July 2018 patches for both Windows and Office brought bugs and bugs of bugs — many of which haven’t been solved, even now. We have even reached the un
July 2018 patches for both Windows and Office brought bugs and bugs of bugs — many of which haven’t been solved, even now. We have even reached the unprecedented stage where the .NET team openly warned people against installing buggy updates, and the Monthly Rollup previews got shoved down the Automatic Update chute to fix bugs in the primary Monthly Rollup.
July was more galling than most months because the patches caused widespread problems for many, while plugging security holes for exactly zero widespread infections.
We’ve seen the same pattern repeat itself almost every month since the beginning of the year: The first round of Microsoft security patches (notably including Win10 patches) introduce bugs, while the second round of patches each month squash most of them. It isn’t until the third round of patches that things settle down.
You have two choices. You can actively block the automatic installation of Windows patches, or you can join the crowds of unpaid beta testers. You have to install the updates sooner or later, certainly, but there’s no good reason to put yourself in the vanguard. Wait and see what happens to the gullible masses.
How to avoid the Windows Update chaos
Here’s how to avoid the insanity, at least for a couple of weeks.
If you’re using Windows 7 or 8.1, click Start > Control Panel > System and Security. Under Windows Update, click the “Turn automatic updating on or off” link. Click the “Change Settings” link on the left. Verify that you have Important Updates set to “Never check for updates (not recommended)” and click OK.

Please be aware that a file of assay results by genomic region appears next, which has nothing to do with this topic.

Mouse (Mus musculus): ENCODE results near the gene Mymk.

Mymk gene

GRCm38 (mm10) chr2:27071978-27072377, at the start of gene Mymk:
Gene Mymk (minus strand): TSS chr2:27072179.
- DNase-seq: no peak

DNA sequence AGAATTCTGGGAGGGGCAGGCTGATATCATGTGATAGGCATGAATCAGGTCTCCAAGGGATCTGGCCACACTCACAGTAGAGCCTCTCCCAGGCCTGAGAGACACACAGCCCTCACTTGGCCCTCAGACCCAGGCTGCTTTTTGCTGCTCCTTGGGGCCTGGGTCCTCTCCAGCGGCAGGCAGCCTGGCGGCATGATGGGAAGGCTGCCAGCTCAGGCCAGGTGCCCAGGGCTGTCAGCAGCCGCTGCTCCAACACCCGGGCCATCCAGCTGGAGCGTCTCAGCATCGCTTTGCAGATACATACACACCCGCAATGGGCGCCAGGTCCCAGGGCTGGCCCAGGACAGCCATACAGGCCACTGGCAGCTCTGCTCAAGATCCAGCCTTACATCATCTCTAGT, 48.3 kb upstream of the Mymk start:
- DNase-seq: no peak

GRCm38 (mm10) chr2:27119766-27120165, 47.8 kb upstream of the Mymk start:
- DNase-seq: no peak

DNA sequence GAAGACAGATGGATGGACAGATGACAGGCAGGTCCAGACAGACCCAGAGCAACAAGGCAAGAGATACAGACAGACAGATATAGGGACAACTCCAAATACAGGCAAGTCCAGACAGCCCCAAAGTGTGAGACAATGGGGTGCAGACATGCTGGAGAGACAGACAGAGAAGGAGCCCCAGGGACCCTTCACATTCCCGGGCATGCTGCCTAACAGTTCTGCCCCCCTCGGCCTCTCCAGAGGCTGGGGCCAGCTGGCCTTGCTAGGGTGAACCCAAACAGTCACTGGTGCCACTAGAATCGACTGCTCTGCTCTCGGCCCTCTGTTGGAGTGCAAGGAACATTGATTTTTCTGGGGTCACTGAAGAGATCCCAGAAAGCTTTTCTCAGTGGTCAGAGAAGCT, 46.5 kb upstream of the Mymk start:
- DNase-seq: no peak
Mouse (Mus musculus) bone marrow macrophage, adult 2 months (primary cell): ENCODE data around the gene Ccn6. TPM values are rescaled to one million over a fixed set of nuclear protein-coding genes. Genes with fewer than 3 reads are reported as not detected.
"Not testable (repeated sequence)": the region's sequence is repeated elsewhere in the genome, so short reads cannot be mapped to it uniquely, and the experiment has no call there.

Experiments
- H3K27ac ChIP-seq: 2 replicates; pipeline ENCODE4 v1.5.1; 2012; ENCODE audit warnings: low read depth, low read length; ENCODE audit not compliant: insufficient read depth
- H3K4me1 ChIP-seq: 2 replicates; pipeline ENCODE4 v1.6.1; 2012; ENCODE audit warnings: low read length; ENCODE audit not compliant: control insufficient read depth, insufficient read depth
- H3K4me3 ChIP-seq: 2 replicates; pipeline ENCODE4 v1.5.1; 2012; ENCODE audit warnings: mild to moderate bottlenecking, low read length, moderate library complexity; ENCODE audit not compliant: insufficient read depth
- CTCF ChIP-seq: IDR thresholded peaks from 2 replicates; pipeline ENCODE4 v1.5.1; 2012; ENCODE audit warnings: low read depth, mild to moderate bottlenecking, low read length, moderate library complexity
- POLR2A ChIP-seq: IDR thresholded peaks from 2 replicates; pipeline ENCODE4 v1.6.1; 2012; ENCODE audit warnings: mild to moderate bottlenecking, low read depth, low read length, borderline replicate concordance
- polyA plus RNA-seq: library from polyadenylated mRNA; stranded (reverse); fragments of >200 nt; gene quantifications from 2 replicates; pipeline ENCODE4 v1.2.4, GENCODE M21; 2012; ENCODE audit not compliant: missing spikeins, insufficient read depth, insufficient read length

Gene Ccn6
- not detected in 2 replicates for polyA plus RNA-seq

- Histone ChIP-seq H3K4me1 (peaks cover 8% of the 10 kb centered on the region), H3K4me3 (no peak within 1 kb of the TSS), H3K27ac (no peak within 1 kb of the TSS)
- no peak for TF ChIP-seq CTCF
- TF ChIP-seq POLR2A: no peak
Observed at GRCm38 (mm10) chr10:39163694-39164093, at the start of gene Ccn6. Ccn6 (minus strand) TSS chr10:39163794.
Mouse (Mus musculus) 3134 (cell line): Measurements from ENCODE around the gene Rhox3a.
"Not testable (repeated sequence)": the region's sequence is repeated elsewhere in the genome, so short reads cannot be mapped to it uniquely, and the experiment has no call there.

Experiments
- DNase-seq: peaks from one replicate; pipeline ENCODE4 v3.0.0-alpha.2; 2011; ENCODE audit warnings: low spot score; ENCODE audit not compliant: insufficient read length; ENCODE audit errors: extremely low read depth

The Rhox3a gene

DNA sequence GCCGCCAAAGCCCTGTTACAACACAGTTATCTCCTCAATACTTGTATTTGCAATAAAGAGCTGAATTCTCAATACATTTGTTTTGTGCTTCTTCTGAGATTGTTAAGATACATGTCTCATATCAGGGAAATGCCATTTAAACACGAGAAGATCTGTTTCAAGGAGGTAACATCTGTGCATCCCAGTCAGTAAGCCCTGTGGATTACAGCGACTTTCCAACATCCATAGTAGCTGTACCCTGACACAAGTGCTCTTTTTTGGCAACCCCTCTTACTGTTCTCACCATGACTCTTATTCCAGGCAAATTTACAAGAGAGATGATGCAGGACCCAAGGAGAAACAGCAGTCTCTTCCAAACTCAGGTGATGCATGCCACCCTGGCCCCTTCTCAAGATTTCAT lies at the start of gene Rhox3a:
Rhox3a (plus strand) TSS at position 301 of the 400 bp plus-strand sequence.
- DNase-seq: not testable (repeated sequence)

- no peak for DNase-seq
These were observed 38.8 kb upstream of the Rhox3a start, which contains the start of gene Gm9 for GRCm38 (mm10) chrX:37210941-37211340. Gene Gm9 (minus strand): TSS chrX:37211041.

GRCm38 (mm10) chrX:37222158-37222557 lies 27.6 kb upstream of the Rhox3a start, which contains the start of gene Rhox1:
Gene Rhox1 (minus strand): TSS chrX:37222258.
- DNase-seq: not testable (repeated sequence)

If you’re using Windows 10 Pro version 1703, or Pro 1709, or Pro 1803, and Microsoft doesn’t change its mind again, you can use Windows’ built-in tools to hold off on the looming patches — just follow Steps 7 and 8 in 8 steps to install Windows 10 patches like a pro. Other Windows 10 users, including all Win10 Home owners, aren’t quite so lucky, but the general “metered connection” approach is detailed in Woody’s Win10Tip: Block forced Windows updates.
To keep your machine on 1703 or 1709 — and avoid 1803, for the meantime — follow the detailed steps in How to block the Windows 10 April 2018 Update, version 1803, from installing. Yes, Microsoft has ignored those settings on some machines, but using all of the tricks — even setting Pro machines to metered connection — seems to block the forced march.
Check back here, or on your favorite patch watching site, to see what The Fates will bring.
We’re still at MS-DEFCON 1 on the AskWoody Lounge.